Sam Mulroy: The intricate pre-match routine of an inter-county footballer
"For me it starts probably on the Friday night."
Sam Mulroy details the intricate pre-match routine of an inter-county footballer, as he would try and prepare as diligently as he can for the game.
The Louth captain is one of the finest athletes in Gaelic football, and it's by no accident that he is often the fittest and sharpest on the field of play,
Mulory runs his own gym so has a good understanding of the human body, conditioning, nutrition and everything that a footballer would need to fuel themselves correctly.
Speaking exclusively on the GAA Hour, the sharp shooter details his pre-match routine, starting from two nights before.
"For us we usually play on a Sunday, so we have a really good window on the Saturday to really go after it. For me it starts probably on the Friday night.
"Obviously the week leading up to it is important, but I think the two nights before is important to have a good sleep, because you always find the night before that you never actually sleep that well because the game is on your mind.
"So two nights before is really important to sleep well, and then it's a case of carb loading, that's massively important as well. Getting some good carbs in, healthy proteins and fats to be fuelled enough.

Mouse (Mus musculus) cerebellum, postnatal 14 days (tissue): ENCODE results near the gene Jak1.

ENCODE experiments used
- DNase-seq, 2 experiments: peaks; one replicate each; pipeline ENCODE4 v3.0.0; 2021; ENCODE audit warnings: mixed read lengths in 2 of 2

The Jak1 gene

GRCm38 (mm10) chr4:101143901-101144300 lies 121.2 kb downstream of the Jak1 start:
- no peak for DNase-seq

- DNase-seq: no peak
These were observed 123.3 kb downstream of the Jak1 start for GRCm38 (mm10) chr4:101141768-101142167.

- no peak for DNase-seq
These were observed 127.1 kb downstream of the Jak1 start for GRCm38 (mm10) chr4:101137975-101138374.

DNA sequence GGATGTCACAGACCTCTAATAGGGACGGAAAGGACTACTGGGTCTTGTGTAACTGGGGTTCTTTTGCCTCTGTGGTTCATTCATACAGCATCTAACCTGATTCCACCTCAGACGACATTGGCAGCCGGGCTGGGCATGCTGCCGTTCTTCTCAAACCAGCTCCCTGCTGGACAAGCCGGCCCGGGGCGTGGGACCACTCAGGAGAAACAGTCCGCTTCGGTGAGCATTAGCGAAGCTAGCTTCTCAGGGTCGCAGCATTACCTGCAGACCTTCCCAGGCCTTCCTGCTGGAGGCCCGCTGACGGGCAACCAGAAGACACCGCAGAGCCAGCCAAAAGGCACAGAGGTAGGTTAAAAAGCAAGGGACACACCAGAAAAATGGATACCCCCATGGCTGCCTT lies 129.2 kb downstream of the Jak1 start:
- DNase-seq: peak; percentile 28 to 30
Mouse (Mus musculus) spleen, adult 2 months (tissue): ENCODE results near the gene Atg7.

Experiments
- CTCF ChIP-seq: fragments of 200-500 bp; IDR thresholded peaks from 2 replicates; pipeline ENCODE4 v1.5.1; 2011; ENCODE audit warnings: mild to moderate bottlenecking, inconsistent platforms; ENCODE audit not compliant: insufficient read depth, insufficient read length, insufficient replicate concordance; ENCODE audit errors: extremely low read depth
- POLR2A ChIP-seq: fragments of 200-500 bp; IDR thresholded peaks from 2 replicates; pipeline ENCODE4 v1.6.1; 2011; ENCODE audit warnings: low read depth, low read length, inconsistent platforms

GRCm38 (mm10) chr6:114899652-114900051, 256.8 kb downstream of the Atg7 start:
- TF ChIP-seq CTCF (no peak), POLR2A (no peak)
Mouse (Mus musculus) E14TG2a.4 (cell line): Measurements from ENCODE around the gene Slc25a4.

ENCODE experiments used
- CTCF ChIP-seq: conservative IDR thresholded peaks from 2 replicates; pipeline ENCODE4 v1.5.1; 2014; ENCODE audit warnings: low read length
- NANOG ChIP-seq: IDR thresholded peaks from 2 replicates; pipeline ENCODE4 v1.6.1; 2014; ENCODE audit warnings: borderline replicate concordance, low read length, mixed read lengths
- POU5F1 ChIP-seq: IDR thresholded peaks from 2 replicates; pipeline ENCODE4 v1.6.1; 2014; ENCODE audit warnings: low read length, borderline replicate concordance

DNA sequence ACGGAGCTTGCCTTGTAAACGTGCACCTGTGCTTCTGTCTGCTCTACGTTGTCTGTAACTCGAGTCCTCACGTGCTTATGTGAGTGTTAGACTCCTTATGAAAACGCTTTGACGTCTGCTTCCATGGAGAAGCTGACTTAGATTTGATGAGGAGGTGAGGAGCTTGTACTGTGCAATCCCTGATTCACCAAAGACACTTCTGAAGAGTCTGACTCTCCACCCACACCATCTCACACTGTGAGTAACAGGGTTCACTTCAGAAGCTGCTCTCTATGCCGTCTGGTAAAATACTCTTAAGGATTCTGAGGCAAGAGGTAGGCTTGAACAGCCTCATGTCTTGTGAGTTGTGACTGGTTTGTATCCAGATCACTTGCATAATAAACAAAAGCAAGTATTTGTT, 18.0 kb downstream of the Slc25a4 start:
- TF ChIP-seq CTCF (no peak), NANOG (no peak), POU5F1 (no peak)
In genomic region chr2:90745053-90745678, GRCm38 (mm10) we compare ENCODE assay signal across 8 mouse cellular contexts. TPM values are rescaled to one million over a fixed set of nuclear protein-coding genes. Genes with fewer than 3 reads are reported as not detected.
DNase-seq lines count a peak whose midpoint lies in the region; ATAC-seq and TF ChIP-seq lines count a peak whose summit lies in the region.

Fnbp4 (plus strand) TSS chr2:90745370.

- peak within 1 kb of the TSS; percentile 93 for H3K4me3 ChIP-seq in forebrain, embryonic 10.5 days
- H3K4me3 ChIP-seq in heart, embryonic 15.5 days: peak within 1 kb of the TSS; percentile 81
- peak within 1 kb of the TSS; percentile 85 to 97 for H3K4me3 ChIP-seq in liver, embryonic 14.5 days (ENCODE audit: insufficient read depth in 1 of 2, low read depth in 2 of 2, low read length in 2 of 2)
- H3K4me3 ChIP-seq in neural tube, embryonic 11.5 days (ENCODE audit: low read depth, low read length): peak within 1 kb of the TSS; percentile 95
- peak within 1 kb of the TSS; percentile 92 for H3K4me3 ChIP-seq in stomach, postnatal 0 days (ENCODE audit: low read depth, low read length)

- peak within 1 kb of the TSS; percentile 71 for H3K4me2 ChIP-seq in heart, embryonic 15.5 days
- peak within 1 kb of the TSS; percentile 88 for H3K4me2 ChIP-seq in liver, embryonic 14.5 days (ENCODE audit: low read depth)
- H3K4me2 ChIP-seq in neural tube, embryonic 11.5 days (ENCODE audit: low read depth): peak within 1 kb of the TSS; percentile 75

"Then it's just like micro stuff, like don't drink too much caffeine late in the day so that you do sleep, so it is little things, inter-county players again are trying to take things to the next level in terms of what they do every day to stay ahead of club level.
"The clubs are catching up and it's so impressive in what lads are doing now as well, so I suppose - eat well, recover, chill out.
"I like to actually be distracted and not talk about the game too much, I like to go to work on a Saturday morning - everyone is trying to do something different and get ahead of the curve, but I suppose it's down to what suits you, like I could try to do what Conor Meyler does, but it probably wouldn't suit me as well."
The carb loading aspect of preparation is actually more difficult than you might imagine. Obviously the idea of eating as much as possible sounds fantastic in most cases.
However, when you know that you have a big game the next day that's going to take a lot of energy, then it's important that your body is completely filled with enough grub to provide energy.
This often means eating until you are so full that you almost feel sick, and the last thing you can think about, is doing strenuous exercise.
"It's funny, we had our first match in Clare this year, away, and I felt that I just hadn't stopped eating that whole day. I felt bloated, and even felt a little overweight, I was like Jesus, I don't know how I'm going to run around tomorrow.
"I said that to our nutritionist and she was like 'no that's how you're supposed to feel, you should feel like that, and that's what you should be eating all the time.'
"I could never eat that much, but it is a case of get the food in, and for me, on the day, it's case of nearly eating as little as possible, nearly just enough, so you're not hungry, just to feel fresh and light, and you know that you've done the work the day before."
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